A family from Co Down hope they can help other children stop being discriminated against as their daughter was at nursery school.

Michelle and Alan Cummins filed a lawsuit against Trinity Nursery School in Bangor on behalf of their five-year-old daughter Amelie.

Amelie was born with Down syndrome and has special educational needs for 22.5 hours of classroom support per week.

Despite this, every morning she had to wait 15 minutes longer than all her classmates to go to school when she entered Trinity Kindergarten in September 2020.

And this despite the fact that Amelie had a dedicated class assistant who was there every morning.

Michelle and Alan also claimed that the school wanted Amelie to finish school 15 minutes earlier every day, something they disagreed with.

The Bangor couple made the decision to suspend them from the school in December 2020 and then pursued a two-year lawsuit against the school that ultimately ended in a settlement.

“It’s one of the hardest things we’ve been through, it’s been extremely stressful,” said Michelle.

“What they did to us is terrible.

Amelie with her brother Caleb and parents Michelle and Alan
Amelie with her brother Caleb and parents Michelle and Alan

“It’s been two long years and we had to fight to get them to acknowledge our complaint. They admitted they had discriminated against Amelie.

“But they only did it after two years and after we had to go to court, which is a long, difficult process.”

Michelle said Amelie is now in P1 and is doing much better after moving to another nursery, but the falling out with Trinity has spoiled her experience as a parent.

“They didn’t allow me to be part of the transition for Amelie’s beginner kindergarten, so I wasn’t allowed in kindergarten,” she added.

“And there were some other things that they just dismissed that we would have wanted as appropriate adjustments.

“And it just didn’t sit well with us that we had to remove them.

“The kindergarten experience was meant to be exciting and fun, but it was the complete opposite.”

Amelie’s father, Alan, said they persevered because they felt it was the right thing for other parents to do too.

“I’m glad we stuck with it and I think there were times when we doubted whether we should go through with it,” he said.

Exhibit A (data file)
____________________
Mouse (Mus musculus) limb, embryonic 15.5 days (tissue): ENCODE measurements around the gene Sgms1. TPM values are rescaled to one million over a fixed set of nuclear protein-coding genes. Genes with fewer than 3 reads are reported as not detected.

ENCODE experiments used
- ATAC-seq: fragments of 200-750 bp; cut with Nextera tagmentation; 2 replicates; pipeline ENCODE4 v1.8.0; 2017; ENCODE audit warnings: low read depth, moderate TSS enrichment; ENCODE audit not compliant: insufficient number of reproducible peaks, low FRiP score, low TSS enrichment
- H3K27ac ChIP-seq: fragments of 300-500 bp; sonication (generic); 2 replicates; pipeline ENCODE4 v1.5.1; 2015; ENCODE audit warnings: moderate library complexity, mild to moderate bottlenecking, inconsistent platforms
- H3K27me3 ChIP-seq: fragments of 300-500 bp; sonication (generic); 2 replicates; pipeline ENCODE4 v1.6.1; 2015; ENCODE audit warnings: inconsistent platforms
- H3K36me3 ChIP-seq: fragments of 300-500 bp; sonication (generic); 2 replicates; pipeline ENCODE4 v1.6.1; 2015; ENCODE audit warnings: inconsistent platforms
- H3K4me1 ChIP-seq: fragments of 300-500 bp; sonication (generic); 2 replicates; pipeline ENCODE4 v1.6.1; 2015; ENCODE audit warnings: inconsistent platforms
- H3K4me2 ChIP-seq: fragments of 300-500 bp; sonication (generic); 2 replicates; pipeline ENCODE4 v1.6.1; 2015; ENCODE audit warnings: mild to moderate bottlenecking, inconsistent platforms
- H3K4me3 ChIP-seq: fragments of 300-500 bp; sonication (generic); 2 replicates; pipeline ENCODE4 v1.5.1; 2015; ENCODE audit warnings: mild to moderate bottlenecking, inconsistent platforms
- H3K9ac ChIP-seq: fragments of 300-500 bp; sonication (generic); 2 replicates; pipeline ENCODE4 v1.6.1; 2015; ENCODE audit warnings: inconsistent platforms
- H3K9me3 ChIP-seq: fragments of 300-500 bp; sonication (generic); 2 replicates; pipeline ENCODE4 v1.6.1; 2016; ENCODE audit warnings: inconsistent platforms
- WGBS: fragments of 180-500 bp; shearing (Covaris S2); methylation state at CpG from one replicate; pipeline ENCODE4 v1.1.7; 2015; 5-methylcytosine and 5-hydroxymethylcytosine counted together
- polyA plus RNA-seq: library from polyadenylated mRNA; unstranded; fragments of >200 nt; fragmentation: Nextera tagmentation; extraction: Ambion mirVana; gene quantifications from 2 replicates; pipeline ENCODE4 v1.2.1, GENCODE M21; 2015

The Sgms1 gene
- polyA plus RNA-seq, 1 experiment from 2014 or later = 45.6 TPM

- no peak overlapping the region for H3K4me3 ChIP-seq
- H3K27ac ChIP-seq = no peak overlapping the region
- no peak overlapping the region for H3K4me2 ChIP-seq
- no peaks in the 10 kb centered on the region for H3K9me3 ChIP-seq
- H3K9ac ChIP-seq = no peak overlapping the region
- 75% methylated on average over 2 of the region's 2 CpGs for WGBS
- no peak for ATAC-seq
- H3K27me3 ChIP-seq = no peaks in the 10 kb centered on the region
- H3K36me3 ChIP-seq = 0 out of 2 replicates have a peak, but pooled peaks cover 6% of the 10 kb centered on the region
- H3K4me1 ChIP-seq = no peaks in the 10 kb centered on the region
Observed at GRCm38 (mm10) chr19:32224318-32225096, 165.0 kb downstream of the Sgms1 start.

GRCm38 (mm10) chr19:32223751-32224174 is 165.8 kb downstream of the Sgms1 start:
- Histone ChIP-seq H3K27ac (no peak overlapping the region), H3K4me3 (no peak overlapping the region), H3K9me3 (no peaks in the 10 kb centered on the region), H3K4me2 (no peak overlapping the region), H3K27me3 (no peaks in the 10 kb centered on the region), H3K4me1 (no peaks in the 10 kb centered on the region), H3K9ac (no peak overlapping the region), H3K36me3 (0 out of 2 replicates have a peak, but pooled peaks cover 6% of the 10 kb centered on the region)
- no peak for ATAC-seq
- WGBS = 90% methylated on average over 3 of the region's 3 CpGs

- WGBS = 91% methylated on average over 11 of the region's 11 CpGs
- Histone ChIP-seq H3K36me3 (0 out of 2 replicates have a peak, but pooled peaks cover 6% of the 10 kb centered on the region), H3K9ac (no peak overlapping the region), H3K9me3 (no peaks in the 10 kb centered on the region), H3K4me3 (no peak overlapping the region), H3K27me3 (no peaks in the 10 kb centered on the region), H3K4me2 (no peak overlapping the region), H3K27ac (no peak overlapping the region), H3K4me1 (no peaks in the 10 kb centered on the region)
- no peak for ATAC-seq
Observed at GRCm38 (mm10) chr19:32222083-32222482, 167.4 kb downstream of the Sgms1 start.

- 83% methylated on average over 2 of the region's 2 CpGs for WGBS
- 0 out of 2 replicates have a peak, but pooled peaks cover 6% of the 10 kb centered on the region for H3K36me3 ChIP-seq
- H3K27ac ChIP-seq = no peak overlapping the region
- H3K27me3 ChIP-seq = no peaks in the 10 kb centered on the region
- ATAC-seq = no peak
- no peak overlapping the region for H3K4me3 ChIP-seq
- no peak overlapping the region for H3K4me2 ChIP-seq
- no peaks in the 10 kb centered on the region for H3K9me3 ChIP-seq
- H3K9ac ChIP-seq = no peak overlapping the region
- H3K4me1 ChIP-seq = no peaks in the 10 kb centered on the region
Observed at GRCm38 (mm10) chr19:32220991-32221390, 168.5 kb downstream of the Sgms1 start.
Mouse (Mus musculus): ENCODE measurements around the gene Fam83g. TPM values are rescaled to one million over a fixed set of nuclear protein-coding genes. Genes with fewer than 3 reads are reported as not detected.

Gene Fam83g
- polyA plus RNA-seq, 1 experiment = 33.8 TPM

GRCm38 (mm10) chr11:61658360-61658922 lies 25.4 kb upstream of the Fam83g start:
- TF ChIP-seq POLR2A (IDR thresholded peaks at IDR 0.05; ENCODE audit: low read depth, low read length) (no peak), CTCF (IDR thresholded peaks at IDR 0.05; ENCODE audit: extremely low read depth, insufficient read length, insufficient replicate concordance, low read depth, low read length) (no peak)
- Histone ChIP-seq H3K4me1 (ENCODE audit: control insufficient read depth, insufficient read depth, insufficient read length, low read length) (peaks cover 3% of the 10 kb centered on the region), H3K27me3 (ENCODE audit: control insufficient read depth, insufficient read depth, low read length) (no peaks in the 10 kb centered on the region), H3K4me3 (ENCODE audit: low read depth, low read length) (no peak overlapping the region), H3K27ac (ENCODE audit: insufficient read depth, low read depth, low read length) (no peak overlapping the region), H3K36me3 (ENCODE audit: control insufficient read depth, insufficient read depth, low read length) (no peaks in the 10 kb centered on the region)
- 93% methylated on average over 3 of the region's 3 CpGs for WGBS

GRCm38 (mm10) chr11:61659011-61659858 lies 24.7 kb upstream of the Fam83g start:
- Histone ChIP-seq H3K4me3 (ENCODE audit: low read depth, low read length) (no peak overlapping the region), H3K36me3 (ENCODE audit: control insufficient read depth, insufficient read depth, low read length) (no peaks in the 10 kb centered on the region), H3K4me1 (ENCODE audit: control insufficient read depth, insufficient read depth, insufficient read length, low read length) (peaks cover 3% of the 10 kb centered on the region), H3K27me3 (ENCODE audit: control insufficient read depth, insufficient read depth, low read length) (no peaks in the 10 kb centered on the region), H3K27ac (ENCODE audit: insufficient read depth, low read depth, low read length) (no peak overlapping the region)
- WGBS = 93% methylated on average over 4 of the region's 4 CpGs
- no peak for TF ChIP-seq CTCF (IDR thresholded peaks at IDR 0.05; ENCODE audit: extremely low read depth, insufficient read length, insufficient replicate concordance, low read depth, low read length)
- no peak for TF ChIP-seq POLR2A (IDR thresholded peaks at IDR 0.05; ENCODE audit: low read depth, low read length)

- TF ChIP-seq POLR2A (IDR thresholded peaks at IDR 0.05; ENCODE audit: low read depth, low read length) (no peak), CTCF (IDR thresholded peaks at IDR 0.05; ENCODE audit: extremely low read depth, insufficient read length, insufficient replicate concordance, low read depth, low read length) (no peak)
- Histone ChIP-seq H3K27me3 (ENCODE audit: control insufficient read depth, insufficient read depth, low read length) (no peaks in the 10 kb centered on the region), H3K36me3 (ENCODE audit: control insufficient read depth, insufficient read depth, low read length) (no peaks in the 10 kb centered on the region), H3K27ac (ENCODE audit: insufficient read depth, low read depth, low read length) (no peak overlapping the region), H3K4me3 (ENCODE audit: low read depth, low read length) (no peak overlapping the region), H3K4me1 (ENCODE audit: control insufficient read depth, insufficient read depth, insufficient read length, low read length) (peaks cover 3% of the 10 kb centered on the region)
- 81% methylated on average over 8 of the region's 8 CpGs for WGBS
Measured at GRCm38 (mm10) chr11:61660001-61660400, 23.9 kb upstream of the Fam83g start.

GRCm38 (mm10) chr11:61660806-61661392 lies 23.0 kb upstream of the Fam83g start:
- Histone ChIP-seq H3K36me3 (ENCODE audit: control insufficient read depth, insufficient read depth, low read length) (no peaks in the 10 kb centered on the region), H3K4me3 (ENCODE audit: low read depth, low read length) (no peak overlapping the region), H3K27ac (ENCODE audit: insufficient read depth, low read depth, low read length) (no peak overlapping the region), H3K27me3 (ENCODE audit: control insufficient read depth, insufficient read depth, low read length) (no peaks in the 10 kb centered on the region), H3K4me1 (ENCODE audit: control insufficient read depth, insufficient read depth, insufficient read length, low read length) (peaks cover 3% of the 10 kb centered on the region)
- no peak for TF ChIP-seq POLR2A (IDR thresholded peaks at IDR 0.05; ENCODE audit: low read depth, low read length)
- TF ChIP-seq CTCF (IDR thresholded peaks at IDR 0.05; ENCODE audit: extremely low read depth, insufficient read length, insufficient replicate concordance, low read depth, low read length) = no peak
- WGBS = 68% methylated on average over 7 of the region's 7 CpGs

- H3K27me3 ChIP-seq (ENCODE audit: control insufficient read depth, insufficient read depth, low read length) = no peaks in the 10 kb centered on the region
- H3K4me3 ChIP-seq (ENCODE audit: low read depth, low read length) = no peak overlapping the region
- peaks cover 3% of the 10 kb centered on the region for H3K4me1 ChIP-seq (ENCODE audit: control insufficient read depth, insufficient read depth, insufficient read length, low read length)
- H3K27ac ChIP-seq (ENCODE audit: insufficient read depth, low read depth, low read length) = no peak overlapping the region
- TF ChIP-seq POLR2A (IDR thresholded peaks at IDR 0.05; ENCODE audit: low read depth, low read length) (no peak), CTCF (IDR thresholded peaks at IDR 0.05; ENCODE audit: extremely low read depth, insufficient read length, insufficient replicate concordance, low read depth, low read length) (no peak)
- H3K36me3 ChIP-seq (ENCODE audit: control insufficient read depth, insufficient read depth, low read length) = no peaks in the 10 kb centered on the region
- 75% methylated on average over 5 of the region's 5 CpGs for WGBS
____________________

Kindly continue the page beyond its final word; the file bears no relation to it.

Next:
Amelie with her parents Alan and Michelle
Amelie with her parents Alan and Michelle

“It is so important for Amelie and other children who may be at school to see that you are treated correctly and that there is a process if something goes wrong.

“Amelie is not a second-class citizen, she should have the same rights and experiences as any child.

“There are other people who might be scared or worried about taking on things like this and we felt it was up to us to take a step forward and make sure things like this don’t happen to other people.”

The Cummins were assisted by the Equality Commission during the court case.

In settling the case, Trinity Nursery accepted that they treated Amelie less favorably because of her disability and failed to make reasonable accommodation for her.

The school also apologized to Amelie and her parents for the upset caused.

“While we cannot comment on individual students, as a school we will take everything from the case and stand up for the principle of equal opportunities for all students with disabilities,” said a school president.

“We will also work with the Equality Commission to ensure that all our policies, practices and procedures fully comply with national equality legislation in relation to disability discrimination in education, as well as best practice.

Mary Kitson, senior legal officer at the Equality Commission, said: “It is unacceptable that a student should be treated less favorably because of his or her disability.

Amelie is now thriving at a new school
Amelie is now thriving at a new school

“We really wish this had not happened to Amelie, that as a disabled child she has the right to a comprehensive, quality education.

“She should not be treated less favourably, her needs as a disabled student should be taken into account at all stages of her education.

“We are delighted that the Commission will work with the school to review their policies and procedures to ensure this does not happen again to another child with a disability.

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